on Geographic Names to honor first female American
Indian combat casualty
by Amanda Lee Myers
(AP) - The U.S. Board on Geographic Names voted
Thursday to officially change the name of a
prominent Phoenix mountain to Piestewa Peak to honor
the first American Indian woman to die in combat
while serving in the U.S. military.
The 11 board members who voted for the name change
felt that Army Spc. Lori Piestewa (py-ES'-tuh-wah)
symbolizes everyone who has died in the line of
duty, Lou Yost, the board's executive secretary,
said from Washington, D.C.
He said the two members who voted against the change
argued that Piestewa didn't have a direct
association with the mountain and is not of regional
or national prominence.
The craggy desert mountain used to be named Squaw
Peak, a controversial name that many American
Indians find offensive and have been trying to
change for years.
The Arizona State Board on Geographic and Historic
Names renamed the mountain soon after Piestewa was
killed in Iraq in 2003. But the federal board
requires a five-year wait before it considers
changing the name of geographic feature on maps and
other federal publications after the dead - in part
to allow those arguing passionately for or against a
name change to cool down.
Yost said those five years didn't do much to cool
down hundreds of Arizonans.
He said the board received an unprecedented 1,300
calls, e-mails and letters about the name change,
with about two-thirds in favor of Piestewa Peak.
"The board has a five-year waiting period so
everyone's emotions even out after someone's death,
but apparently this is still an emotional situation
out there," he said.
"This is what we call a high-profile case."
Piestewa, a 23-year-old Hispanic-Hopi mother of two
from Tuba City on the Navajo Reservation, died after
her convoy took a wrong turn and was ambushed near
Nasiriyah in March 2003. Some of the members of
507th Maintenance Company, including her best friend
Jessica Lynch, were taken prisoner; others died.
The story of Lynch's capture and dramatic nighttime
rescue made her an instant celebrity. Lynch attends
annual ceremonies at Piestewa Peak in honor of her
fallen friend and named her daughter after Piestewa.
The peak is a popular destination for local hikers
attracted to its convenient location in the middle
of the city and its challenging trails to the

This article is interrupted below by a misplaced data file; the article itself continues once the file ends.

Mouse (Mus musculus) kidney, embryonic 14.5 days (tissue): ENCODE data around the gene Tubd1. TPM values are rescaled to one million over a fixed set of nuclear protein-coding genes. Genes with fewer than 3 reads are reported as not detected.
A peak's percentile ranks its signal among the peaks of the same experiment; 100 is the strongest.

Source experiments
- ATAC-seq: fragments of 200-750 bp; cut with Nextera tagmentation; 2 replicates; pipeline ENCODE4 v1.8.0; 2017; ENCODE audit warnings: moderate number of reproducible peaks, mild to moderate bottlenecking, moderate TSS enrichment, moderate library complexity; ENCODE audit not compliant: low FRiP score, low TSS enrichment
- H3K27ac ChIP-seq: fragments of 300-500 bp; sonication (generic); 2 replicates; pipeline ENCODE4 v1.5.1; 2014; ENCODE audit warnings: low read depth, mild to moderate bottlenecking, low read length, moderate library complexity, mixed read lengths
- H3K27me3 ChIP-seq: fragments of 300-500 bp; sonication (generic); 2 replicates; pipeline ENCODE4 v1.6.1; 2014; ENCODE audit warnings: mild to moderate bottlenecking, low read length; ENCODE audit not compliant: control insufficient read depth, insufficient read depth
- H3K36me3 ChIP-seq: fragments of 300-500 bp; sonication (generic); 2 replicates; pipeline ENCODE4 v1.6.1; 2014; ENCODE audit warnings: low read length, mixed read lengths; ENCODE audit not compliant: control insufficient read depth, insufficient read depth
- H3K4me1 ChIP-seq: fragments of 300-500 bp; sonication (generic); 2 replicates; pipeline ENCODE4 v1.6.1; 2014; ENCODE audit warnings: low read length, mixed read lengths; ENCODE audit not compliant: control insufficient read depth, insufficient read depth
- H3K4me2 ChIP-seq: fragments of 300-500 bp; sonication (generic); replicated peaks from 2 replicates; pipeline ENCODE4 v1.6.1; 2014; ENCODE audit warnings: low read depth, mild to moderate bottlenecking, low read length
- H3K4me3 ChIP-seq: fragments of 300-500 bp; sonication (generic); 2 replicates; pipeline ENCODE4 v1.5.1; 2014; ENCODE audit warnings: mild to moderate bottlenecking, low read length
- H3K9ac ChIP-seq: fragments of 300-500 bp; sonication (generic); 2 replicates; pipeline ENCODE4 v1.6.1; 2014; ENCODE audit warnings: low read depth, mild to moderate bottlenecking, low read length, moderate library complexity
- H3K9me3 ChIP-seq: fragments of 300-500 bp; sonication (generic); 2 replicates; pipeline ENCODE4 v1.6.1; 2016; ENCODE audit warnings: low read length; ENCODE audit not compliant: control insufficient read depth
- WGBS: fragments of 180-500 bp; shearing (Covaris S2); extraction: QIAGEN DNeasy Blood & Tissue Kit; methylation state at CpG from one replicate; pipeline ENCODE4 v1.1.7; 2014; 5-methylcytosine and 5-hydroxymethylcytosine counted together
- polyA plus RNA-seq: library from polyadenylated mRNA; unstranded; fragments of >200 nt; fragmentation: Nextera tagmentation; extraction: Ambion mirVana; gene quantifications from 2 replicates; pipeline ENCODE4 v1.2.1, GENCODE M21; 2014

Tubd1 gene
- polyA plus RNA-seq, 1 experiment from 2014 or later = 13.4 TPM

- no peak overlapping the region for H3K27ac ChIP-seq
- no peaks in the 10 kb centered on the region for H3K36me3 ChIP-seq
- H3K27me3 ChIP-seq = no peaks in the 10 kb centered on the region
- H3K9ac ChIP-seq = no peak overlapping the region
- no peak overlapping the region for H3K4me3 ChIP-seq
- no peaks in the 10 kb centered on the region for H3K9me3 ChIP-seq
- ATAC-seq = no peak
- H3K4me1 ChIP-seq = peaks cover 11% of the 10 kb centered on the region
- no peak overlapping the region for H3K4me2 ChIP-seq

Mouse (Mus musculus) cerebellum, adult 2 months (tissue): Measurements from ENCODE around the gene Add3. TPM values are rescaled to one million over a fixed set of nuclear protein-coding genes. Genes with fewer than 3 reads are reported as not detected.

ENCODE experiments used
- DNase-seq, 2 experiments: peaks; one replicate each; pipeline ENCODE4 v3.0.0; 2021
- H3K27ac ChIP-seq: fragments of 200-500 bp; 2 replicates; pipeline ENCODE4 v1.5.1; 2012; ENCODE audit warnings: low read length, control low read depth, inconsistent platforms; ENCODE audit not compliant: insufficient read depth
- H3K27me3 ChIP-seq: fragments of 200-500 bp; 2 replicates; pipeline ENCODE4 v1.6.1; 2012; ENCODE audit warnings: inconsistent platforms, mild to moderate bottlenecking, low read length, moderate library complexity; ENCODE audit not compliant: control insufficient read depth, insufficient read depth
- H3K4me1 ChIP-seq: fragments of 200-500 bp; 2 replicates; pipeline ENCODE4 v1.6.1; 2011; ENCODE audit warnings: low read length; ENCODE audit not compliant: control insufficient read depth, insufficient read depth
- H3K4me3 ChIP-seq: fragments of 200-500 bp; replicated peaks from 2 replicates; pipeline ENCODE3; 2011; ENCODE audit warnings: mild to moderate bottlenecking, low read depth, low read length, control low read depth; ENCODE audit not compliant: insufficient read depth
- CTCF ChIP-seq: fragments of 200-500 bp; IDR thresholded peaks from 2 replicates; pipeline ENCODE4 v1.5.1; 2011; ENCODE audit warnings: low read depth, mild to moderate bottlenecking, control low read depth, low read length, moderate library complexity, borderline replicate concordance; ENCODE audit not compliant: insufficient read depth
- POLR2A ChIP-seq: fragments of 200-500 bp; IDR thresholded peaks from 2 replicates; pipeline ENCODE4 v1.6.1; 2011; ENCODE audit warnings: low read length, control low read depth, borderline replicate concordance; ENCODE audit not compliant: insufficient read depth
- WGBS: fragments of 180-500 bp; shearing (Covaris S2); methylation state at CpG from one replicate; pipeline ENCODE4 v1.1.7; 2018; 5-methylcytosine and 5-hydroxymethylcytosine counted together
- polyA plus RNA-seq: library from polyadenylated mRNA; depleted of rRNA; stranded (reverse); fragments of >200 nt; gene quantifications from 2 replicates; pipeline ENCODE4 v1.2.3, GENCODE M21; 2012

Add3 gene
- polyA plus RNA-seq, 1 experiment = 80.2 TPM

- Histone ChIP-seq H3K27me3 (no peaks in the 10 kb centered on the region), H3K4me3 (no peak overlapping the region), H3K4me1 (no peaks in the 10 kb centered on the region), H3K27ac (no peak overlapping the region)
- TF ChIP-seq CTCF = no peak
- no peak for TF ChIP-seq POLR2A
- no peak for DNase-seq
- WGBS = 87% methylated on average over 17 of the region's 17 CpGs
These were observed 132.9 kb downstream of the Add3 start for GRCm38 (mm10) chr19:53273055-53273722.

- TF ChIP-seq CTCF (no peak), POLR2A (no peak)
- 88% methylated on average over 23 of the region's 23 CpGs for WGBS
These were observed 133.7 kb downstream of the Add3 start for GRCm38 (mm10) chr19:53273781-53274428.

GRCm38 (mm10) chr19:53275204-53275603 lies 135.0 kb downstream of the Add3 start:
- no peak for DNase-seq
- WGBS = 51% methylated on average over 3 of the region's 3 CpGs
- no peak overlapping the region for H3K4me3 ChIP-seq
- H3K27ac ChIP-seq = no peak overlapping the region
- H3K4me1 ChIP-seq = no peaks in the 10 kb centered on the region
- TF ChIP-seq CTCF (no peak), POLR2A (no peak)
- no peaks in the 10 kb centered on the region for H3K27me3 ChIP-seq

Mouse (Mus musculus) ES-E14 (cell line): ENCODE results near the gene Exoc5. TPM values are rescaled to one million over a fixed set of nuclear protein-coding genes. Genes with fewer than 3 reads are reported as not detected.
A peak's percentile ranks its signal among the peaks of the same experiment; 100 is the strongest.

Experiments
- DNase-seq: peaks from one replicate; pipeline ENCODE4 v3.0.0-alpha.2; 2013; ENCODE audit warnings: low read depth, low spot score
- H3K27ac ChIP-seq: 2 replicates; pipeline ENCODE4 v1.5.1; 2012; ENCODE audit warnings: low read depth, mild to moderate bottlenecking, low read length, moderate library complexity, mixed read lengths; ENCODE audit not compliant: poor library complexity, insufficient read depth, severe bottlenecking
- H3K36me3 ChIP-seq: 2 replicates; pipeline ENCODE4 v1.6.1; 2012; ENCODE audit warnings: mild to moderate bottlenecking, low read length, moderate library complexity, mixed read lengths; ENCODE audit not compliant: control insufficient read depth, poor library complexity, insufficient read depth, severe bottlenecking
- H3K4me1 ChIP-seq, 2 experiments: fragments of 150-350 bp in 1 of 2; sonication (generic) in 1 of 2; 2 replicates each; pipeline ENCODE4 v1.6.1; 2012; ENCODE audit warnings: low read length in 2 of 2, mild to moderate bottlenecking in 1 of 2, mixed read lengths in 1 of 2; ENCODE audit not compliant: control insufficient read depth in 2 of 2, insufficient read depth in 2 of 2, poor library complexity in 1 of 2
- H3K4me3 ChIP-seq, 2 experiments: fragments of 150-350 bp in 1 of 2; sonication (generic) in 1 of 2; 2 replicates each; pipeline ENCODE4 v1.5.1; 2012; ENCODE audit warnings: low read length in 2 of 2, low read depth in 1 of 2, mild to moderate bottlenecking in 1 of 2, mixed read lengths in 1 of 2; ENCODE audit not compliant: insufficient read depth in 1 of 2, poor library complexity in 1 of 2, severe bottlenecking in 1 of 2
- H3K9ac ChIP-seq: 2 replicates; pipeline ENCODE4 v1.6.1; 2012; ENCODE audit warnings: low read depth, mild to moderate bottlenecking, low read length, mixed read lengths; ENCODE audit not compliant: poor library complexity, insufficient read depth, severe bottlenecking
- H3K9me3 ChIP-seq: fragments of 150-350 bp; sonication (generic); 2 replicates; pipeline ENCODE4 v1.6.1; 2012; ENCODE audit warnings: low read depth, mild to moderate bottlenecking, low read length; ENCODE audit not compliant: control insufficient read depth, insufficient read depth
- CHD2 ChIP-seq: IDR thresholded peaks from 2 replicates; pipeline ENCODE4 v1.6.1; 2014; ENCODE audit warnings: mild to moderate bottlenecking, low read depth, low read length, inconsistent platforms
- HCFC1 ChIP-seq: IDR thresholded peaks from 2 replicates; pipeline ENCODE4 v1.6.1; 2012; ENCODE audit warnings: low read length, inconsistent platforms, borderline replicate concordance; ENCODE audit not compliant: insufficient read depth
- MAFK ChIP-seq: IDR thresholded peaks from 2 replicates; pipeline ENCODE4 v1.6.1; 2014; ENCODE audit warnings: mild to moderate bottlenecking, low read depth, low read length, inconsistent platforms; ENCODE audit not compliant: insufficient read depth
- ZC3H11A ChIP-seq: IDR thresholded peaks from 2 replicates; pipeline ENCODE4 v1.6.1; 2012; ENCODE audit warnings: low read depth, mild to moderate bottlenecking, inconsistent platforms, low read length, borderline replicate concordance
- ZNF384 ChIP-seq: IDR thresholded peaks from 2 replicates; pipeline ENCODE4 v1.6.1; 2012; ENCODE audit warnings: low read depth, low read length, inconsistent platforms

2,600-foot summit. Others like to go hiking,
horseback riding or mountain biking on some of the
easier trails in the foothills.
The controversy over renaming the mountain led to a
nasty fight between Democratic Gov. Janet Napolitano
and the Republican-led Legislature.
Napolitano argued that changing the name of the
landmark would be an appropriate tribute to Piestewa
while removing the word "squaw." Although some
linguists disagree, critics say "squaw" is derived
from an Indian word for female genitalia.
Lawmakers argued that Napolitano used Piestewa's
death to her political advantage and that her staff
used heavy-handed tactics to rename the peak.
Larry Wayt, the leader of a local hiking group who
www.squawpeakhiker.org Web site, said he was
disappointed in the federal board's decision to
rename the peak.
"A lot of words are considered offensive now that
didn't used to be considered offensive, and a lot of
the words that are considered offensive are still
used, and that really doesn't enter into it as far
as I'm concerned," he said.
Wayt, who served in the Coast Guard for 22 years
before retiring in 1977, said the board should have
left the name the same, or had it changed in honor
of all veterans.
Napolitano spokeswoman Shilo Mitchell said Piestewa
symbolizes all the men and women who have sacrificed
for Arizona, and that the governor was pleased with
the board's decision.
"This was certainly the hoped-for outcome, not just
for her, but for many Arizonans," Mitchell said.
"Lori Piestewa bravely served our country. She
sacrificed greatly, and so has her family, and by
honoring her, we honor all veterans."